10. Cabaret: 1972 musical
Set in Berlin, Germany, circa 1930, with the Nazi Party rising to power under the leadership of Adolf Hitler, the fun and games continues at the Kit Kat Club. Liza Minnelli brings brassy, nightclub singer Sally Bowles to life, and she performs the best songs of this musical. The songs by the Cabaret dance troupe are funny, clever, and dripping with satire. But perhaps the most unforgettable song was performed by a Nazi Youth Choir at a German beer garden. It gave me a cold chill. Those who typically don't enjoy musicals might make an exception and try this film. Bonus - Rookie Actress Maria Berenson makes an outstanding debut in her first major film.
11. Saturday Night Fever: 1977 Teen music
Few opening scenes in modern movies capture the mood, and frame the story better than the first five minutes of SNF. Without a single line of pertinent dialogue, the opening scene establishes sense of place, and introduces Tony, the main character played by John Travolta. The camera pans famous landmarks in New York City, and the disco anthem Staying Alive blasts on the soundtrack. Tony was born dancing and walks in perfect time with the beat. His snappy clothes and cool dude strut suggest he's a big shot, but this big shot is a delivery boy with no future. Excitement lay just over those bridges in Manhattan. But how can a poor boy from Brooklyn get into that club? Watch this movie and see how.
12. Gigi: 1958 musical
The old MGM studio produced the finest musicals, and Gigi was one of the masterpieces. This film would never be made today. The old fashioned plot would be scorned today as sexist, but the attitudes portrayed in the film are true to the times. Besides, the plot is quite irrelevant compared to the singing and dancing. Doesn’t matter one bit. The score, screenplay, the fin de siècle costumes, and color Cinematography of Paris won Oscar gold (9 altogether including Best Picture). The French cast was loaded with talent, and could there be a better Gigi than Leslie Caron? Thank heaven for Leslie Caron.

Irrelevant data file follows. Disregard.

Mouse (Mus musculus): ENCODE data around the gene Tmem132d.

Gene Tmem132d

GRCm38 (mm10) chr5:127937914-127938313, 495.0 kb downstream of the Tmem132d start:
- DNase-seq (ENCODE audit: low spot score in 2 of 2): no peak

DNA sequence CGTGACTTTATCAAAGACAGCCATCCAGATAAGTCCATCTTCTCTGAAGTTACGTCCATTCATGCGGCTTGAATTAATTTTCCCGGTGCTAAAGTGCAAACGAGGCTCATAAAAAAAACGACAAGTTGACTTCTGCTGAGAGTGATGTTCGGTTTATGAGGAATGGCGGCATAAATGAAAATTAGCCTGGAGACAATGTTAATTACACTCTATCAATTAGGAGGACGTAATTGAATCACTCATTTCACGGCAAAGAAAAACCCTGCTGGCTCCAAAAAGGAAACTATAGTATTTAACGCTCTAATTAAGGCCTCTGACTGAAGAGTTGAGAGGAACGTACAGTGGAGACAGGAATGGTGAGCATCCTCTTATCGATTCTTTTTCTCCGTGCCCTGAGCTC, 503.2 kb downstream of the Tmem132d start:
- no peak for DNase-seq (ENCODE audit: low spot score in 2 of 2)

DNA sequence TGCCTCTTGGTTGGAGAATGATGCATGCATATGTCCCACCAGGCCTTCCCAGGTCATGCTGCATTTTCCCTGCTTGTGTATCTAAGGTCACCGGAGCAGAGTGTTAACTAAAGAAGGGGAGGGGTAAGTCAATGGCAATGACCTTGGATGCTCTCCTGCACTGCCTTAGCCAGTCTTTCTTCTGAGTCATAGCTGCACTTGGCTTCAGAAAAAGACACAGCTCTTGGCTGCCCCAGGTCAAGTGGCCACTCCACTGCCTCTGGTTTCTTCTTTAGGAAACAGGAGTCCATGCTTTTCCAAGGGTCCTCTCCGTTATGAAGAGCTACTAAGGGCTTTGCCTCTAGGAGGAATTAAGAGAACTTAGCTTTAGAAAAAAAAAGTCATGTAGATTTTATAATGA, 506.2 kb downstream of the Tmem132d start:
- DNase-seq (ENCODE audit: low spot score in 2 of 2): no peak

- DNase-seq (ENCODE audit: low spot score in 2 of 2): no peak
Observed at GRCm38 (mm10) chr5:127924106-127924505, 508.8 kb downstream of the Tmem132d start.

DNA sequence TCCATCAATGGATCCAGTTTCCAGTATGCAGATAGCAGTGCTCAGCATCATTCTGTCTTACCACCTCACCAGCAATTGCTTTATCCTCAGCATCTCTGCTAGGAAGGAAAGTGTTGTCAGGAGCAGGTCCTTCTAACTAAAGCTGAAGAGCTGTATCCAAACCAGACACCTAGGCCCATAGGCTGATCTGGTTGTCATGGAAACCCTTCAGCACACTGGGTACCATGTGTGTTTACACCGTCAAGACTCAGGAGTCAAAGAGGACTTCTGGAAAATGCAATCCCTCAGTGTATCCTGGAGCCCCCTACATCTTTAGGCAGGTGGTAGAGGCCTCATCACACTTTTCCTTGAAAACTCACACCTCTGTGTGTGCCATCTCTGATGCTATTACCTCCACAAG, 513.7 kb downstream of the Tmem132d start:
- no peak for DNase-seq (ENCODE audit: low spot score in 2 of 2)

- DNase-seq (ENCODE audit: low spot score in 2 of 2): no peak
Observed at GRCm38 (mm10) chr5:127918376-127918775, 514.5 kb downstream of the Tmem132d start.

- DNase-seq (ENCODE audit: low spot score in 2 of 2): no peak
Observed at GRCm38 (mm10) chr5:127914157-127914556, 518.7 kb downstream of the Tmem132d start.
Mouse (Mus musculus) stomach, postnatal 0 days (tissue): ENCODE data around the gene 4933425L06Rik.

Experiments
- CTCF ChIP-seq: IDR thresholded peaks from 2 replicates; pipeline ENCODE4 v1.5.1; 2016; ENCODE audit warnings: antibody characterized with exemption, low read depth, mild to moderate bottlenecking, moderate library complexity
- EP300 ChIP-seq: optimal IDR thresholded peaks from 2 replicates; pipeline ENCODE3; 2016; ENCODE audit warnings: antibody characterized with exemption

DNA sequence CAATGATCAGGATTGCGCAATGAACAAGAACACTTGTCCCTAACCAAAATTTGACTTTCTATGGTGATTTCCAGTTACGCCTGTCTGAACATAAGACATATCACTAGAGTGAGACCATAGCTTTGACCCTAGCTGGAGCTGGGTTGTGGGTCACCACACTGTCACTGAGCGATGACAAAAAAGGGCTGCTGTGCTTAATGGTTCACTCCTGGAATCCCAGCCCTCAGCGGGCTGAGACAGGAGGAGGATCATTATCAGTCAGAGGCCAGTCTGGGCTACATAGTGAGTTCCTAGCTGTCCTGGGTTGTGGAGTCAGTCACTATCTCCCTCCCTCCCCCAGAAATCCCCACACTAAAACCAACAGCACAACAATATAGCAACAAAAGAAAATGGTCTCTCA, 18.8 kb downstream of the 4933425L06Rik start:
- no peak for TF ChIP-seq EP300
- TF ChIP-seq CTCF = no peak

13. Fantasia: 1940 family fantasy music animation
This Walt Disney masterpiece was ahead of its time. While highly acclaimed and well-known today, it was not very popular when released in the 40s. The idea of "Fantasia" was to combine great pieces of classical music with cartoons. In doing so, it reverses the purpose of a movie's score; the movie serves the music, not the other way around. This unique style has no straightforward plot, and that disappointed viewers expecting another cute, sugary Disney story. Even if you have only a slight interest in classical music, you probably have listened to these famous music pieces, but when seen together with the cartoons, it is movie magic and good fun – regardless of age.